As it happens, only the white-dominated, "white collar" positions of kicker and quarterback have rules specifically designed to protect them from rough play.  Interestingly, all six of the kickers and quarterbacks on Irsay's Colts are white.  This is not to say that Irsay is a racist, but rather that he is insensitive to matters of race.

The quarterback position presents a variety of troubling issues.  As of this writing, the ten quarterbacks with the highest official ratings are all white. This can only indicate a racial bias in the design of the rating system.  Ideally, these ratings should be based on job related criteria and be predictive of success.  The fact that the top four rated quarterbacks -- and five of the top ten -- play for undefeated teams means little. This surely an historical fluke. 

What we know from the media and academia is that there are no genetic differences among races.  Knowing this, we can infer that the testing the NFL does to choose its players and assign them to positions is flawed.  Intentionally or not, this selection process has had a disparate impact on certain underrepresented groups, Hispanic Americans most dramatically.  The token hiring of Mark Sanchez by the New York Jets does not begin to address this injustice.

If our fire departments can "look like America," why not the NFL?  Where is La Raza when we need them?
"I, myself, couldn't even consider voting for him," said Indianapolis Colts owner Jim Irsay of accused thought criminal Rush Limbaugh. "As a nation, and as a world, we've got to watch our words and our thoughts."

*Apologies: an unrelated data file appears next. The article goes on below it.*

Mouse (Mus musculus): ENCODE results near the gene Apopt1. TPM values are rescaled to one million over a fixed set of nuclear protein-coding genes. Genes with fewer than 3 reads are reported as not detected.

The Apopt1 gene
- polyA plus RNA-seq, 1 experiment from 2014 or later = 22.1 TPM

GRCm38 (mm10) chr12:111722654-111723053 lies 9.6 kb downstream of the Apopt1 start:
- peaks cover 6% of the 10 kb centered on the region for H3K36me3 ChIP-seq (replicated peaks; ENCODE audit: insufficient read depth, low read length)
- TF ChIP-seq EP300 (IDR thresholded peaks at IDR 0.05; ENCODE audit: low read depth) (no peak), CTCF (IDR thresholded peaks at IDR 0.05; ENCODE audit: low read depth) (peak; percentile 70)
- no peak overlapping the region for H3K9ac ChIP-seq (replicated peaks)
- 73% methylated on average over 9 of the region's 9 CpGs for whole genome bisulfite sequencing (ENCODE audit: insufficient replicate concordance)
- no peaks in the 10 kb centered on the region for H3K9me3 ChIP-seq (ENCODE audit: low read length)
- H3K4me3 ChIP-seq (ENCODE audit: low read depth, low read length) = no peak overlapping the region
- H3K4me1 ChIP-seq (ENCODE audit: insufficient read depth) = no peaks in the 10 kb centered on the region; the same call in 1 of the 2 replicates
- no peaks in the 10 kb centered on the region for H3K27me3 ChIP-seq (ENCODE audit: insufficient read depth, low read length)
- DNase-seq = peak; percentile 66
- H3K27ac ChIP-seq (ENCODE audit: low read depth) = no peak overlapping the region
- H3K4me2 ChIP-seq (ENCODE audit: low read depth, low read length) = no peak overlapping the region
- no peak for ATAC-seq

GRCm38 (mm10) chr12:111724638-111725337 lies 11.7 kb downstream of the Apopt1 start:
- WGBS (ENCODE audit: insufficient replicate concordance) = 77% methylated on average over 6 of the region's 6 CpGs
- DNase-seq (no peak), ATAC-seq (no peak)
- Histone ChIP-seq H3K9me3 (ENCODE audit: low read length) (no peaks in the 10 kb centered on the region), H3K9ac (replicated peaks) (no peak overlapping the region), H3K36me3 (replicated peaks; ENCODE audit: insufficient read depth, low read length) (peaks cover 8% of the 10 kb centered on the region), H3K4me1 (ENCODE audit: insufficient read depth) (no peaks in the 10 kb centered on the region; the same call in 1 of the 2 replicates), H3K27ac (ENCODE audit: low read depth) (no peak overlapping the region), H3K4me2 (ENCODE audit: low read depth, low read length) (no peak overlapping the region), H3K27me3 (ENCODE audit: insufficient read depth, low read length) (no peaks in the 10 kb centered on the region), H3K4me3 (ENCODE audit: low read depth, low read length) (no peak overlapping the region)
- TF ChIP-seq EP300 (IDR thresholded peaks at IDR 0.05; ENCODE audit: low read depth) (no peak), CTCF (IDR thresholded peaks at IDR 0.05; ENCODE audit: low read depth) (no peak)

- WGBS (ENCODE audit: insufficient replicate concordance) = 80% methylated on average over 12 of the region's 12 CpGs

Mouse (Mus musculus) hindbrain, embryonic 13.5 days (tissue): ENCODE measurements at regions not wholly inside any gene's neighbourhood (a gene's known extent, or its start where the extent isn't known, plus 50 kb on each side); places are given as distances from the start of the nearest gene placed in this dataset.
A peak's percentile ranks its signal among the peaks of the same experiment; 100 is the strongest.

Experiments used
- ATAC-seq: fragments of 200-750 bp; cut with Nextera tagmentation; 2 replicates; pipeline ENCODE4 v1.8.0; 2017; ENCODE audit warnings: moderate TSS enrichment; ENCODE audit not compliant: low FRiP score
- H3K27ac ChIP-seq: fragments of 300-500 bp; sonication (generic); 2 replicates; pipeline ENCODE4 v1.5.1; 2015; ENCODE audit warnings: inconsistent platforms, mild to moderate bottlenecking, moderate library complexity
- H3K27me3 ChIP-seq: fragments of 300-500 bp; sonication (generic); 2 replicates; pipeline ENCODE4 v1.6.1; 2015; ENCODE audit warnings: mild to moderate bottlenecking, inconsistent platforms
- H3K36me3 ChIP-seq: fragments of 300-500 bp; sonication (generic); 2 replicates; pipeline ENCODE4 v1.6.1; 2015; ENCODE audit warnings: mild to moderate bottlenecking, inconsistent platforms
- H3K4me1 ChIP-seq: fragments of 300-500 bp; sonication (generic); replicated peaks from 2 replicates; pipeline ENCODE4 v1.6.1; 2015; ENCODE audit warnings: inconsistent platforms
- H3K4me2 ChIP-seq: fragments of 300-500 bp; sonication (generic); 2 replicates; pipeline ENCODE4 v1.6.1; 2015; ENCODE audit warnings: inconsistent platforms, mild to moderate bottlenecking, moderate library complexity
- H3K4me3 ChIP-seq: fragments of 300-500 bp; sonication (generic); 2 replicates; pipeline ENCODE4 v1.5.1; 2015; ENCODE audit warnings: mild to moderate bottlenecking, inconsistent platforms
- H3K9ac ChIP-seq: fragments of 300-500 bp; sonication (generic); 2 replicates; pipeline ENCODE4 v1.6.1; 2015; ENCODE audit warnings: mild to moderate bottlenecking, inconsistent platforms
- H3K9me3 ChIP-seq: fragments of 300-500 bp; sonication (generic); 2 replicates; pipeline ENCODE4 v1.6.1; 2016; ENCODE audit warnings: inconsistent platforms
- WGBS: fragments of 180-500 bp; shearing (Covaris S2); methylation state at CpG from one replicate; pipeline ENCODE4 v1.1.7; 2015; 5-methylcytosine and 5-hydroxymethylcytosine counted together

"Divisive comments are not what the the NFL is all about," agreed NFL Commissioner Roger Goodell. "I would not want to see those kind of comments from people who are in a responsible position in the NFL."

Before these execs start doing their end zone dance about Limbaugh's exclusion from the NFL ownership club, they might want to address a major diversity scandal brewing in their own house.

I refer here not to the exclusion of women from the NFL, although I could.  After all, fire departments have adjusted their testing standards to allow for the hiring of women despite the fact that fighting fires -- particularly the pulling of hose kneeling down and the rescue of incapacitated people -- puts as much a premium on upper body strength as does playing football.  Besides, no one has yet to die from an errant pass or a missed block.

The difference, of course, is that fire departments can adjust their assignments to keep women out of harm's way or at least out of the public spotlight.  Football teams have no such cover.  Everyone is visible.

What is difficult to justify, however, is the veritable exclusion of Asian-American and, even more incredibly, Mexican-American men from the NFL.